Trademark clearance should precede not only an application for registration of a game title as a trademark, but indeed the very choice of the intended title (even if the developer ultimately decides not to register it). Trademark clearance is research to determine whether the same or a similar title has already been registered as a trademark or is being used by an entity from the same or a similar sector for identical or similar goods or services. This research is usually carried out using professional trademark databases.

Continue reading “The name of the game: Video game titles and trademark protection”
Posted on Categories creative industry

In-game advertising: How to play it?

The trend toward advertising in online channels has grown for years, but video games are still not a popular ad platform. While large foreign entities are eager to exploit this opportunity (among game publishers such as Electronic Arts and brands like adidas, Coca-Cola and Daimler), it is harder to find examples of this type of cooperation among Polish entities.

This may be due partly to the independent nature of Polish game productions and because they rarely set their games in realistic spaces (where it is generally easier to place ads). On the other hand, many advertisers seem unaware of this form of advertising, and many publishers don’t seem familiar with this possibility for financing games.

Continue reading “In-game advertising: How to play it?”
Posted on Categories creative industry

Legal aspects of the video game industry

The video game development sector has grown rapidly in recent years. With the spread of smartphones, new business models, and distribution platforms, the market for video games has taken off, becoming a key sector of the creative industry. Its growth stirs the imagination and appetite not only of game producers and publishers, but also of the biggest companies in sectors like IT and film, who are increasingly oriented toward the game market. It is also a promising field for investors, particularly from Asia. The industry’s growth has not even been slowed by the COVID-19 pandemic. To the contrary, the industry has taken advantage of this time to reinforce its position and achieve new growth.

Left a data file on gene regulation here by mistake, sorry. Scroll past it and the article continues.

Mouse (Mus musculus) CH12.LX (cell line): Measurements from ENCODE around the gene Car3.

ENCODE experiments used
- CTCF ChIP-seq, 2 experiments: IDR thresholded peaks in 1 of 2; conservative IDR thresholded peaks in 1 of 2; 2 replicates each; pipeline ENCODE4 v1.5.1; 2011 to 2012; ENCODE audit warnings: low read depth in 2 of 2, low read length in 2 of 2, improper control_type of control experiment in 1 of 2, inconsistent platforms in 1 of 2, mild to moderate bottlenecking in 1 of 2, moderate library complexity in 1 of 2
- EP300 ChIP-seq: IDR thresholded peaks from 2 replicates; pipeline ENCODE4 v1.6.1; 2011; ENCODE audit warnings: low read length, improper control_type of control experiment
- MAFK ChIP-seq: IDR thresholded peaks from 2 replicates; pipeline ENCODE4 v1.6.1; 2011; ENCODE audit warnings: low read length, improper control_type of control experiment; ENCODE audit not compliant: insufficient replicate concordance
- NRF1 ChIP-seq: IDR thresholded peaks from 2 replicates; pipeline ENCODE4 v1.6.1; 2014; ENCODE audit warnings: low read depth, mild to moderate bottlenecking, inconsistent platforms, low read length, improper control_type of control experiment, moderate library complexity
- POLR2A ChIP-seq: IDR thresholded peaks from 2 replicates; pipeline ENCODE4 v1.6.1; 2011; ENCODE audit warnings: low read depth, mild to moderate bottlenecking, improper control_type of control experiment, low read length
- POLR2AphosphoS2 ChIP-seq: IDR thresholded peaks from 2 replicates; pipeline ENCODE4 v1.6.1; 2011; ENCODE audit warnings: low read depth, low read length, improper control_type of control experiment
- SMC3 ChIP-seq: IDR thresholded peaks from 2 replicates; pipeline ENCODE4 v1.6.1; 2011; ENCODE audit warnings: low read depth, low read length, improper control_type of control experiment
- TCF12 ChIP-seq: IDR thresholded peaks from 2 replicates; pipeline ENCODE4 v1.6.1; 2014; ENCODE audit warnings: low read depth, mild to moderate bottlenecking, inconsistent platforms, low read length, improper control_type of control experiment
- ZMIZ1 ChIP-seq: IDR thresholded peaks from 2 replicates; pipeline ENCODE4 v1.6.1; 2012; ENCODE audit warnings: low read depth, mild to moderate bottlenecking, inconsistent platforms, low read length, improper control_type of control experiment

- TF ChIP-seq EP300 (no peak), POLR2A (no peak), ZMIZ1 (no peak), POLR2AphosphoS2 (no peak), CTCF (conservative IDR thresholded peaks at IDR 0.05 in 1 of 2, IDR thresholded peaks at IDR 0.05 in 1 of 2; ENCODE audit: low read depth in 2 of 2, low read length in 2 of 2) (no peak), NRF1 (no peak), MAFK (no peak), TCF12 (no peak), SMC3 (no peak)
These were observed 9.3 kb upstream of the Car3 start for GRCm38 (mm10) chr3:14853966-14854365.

The competitiveness of the video game market is also growing, and smaller producers and publishers must compete with global giants. This is not discouraging Polish producers and publishers. In addition to the largest studios, smaller but equally ambitious ones continue to spring up in Poland, with backing from various programmes and accelerators.

Continue reading “Legal aspects of the video game industry”
Posted on Categories creative industry

Augmented advertising: A short analysis of the use of AR in a Burger King app

Some time ago, Burger King announced that it was offering a mobile application allowing users to “burn” competing fast-food ads. By directing the device’s camera to a billboard, flyer or coupon showing the “right” competing logo, a smartphone user activates an augmented reality image of flames burning the competitor’s logo on the phone screen. In exchange for burning the competitor’s logo, the app generates a code entitling the user to receive a free sandwich at the Burger King chain. The launch of the app was supported by a promotional campaign, and a promotional video showing the operation of the app can be viewed online.

Continue reading “Augmented advertising: A short analysis of the use of AR in a Burger King app”